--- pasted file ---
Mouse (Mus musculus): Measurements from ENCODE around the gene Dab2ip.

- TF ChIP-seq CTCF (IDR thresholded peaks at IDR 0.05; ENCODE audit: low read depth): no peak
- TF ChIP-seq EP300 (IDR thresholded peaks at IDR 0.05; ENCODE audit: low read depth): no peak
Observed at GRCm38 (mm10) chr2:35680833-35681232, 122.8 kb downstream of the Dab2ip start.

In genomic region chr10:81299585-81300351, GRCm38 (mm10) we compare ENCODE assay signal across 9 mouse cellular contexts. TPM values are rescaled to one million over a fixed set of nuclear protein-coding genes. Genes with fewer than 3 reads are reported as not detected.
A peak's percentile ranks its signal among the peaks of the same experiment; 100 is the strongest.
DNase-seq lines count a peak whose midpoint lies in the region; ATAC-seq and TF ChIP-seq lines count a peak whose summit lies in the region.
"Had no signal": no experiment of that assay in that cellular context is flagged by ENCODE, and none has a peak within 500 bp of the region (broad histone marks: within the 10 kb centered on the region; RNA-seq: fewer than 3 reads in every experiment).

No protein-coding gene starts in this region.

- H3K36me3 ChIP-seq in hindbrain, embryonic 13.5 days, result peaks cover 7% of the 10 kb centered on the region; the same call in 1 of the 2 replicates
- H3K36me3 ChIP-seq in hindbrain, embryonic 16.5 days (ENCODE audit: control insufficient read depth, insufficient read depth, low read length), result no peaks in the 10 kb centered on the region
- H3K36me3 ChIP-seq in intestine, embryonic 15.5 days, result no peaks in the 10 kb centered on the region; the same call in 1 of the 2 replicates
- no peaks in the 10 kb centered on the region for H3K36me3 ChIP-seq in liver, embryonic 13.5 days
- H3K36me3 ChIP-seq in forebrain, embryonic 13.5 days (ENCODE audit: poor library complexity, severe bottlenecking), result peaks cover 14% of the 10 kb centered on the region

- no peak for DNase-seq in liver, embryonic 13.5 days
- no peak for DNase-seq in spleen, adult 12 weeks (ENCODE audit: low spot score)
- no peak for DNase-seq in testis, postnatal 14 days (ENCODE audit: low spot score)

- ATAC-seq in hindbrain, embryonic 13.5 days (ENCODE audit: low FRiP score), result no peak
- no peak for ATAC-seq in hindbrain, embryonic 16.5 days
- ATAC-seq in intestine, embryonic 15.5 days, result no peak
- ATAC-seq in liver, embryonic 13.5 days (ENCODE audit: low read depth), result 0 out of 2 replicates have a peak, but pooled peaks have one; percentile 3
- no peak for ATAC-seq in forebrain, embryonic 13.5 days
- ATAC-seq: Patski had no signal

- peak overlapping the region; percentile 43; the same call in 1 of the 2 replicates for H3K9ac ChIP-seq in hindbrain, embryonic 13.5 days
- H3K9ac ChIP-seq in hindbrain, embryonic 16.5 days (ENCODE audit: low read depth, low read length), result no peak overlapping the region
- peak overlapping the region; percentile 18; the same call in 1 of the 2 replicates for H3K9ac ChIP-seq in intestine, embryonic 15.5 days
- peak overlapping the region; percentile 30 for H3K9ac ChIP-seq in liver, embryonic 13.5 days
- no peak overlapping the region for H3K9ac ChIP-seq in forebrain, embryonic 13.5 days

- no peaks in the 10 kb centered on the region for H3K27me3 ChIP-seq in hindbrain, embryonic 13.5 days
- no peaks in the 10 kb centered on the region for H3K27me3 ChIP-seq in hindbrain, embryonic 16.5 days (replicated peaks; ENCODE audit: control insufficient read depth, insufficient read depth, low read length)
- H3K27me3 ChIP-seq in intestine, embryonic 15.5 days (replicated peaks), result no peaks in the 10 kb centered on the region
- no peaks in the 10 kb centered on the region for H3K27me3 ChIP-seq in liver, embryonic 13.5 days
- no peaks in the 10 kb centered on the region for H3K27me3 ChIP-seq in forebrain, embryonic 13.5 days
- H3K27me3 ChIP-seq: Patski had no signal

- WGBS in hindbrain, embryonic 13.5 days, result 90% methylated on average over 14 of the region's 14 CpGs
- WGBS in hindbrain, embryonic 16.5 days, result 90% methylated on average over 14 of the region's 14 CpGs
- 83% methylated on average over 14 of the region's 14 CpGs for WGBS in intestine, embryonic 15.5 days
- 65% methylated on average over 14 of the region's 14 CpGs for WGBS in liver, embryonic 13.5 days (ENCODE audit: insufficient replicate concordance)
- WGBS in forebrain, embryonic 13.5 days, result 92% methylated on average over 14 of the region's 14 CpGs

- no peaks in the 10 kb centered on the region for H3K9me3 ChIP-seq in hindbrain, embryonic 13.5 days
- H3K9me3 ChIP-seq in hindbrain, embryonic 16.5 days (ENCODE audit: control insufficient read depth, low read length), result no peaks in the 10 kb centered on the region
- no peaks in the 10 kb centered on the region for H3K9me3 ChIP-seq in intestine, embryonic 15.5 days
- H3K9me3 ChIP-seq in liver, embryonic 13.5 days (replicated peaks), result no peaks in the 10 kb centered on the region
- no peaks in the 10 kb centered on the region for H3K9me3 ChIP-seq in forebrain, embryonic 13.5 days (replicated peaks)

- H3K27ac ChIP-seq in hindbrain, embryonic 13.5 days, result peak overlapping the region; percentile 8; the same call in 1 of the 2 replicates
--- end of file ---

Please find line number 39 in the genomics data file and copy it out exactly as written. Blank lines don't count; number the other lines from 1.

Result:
- WGBS in forebrain, embryonic 13.5 days, result 92% methylated on average over 14 of the region's 14 CpGs